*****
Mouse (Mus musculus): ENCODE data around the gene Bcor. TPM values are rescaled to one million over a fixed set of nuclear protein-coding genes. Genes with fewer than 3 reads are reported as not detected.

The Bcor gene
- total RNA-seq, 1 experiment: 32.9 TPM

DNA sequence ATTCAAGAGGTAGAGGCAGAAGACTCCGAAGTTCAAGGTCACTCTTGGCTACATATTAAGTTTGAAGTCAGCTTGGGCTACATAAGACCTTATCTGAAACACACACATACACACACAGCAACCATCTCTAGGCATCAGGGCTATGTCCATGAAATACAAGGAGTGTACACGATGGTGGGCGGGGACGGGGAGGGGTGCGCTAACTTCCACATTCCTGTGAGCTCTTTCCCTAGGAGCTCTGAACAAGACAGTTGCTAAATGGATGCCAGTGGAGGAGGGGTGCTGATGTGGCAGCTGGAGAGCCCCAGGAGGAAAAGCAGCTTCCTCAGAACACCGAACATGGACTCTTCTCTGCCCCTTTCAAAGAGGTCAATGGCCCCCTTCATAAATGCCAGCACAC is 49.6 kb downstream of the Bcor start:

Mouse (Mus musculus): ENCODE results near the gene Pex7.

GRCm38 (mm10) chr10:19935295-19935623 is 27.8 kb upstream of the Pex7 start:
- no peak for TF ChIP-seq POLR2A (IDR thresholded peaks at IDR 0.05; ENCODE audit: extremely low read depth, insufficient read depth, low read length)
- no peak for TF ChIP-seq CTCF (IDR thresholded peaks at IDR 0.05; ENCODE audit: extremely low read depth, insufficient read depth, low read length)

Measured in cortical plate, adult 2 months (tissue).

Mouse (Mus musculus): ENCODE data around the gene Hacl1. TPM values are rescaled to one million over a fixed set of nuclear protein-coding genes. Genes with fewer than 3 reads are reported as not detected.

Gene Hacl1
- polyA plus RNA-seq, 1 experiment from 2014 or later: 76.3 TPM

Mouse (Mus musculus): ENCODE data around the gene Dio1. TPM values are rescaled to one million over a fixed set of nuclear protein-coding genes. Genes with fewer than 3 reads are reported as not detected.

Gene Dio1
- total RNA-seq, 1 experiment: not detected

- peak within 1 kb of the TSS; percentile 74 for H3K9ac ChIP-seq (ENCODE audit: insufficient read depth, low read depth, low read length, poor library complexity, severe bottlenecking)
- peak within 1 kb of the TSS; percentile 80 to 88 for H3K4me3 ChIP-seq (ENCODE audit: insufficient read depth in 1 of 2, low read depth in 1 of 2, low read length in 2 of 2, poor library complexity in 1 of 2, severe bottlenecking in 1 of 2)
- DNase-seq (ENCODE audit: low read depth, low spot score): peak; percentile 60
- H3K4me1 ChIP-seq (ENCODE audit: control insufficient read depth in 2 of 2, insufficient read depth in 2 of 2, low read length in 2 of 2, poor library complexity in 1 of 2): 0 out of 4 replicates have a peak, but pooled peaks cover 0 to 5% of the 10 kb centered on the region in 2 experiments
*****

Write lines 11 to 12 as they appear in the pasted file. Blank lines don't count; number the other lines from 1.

Gene Hacl1
- polyA plus RNA-seq, 1 experiment from 2014 or later: 76.3 TPM